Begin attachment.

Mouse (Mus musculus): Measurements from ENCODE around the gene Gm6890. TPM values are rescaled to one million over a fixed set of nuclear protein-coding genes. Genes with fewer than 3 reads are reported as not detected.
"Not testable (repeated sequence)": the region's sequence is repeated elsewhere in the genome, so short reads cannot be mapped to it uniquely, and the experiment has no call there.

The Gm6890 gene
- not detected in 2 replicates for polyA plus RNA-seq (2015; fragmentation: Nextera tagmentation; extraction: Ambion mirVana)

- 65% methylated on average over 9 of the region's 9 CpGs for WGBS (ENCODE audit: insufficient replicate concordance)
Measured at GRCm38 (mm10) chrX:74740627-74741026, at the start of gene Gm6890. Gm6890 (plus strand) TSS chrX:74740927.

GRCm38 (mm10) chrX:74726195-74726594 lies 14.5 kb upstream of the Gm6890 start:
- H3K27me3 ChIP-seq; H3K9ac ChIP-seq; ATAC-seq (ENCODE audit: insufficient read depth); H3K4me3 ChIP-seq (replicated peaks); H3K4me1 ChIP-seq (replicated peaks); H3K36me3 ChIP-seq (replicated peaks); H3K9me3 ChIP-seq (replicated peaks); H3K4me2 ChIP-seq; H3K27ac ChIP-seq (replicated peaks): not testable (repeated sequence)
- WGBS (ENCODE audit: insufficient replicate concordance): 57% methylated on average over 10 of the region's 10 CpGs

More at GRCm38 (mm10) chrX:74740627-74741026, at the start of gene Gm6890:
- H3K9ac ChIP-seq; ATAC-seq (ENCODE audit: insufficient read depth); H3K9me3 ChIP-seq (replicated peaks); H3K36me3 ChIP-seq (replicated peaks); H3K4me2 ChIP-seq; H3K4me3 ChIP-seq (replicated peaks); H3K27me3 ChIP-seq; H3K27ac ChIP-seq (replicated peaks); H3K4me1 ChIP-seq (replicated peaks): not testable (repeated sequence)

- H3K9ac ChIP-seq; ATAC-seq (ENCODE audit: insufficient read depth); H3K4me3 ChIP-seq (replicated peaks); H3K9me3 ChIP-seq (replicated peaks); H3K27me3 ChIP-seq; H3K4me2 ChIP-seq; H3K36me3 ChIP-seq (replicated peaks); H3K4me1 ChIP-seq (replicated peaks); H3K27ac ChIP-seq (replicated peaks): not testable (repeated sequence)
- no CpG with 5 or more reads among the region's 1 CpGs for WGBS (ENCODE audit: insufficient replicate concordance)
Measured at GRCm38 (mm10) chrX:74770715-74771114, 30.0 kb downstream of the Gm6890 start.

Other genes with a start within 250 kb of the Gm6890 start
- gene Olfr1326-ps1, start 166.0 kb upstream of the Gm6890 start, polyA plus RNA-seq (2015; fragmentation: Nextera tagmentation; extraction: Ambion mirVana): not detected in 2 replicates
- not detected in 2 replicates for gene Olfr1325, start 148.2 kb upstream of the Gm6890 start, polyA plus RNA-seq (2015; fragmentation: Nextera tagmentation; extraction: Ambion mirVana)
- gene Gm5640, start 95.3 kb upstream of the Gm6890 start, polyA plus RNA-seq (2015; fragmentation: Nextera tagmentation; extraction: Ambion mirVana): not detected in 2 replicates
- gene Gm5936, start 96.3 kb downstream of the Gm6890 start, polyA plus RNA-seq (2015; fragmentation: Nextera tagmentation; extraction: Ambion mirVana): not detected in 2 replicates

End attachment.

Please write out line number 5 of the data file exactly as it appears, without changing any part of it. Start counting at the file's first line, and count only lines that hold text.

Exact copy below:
- 65% methylated on average over 9 of the region's 9 CpGs for WGBS (ENCODE audit: insufficient replicate concordance)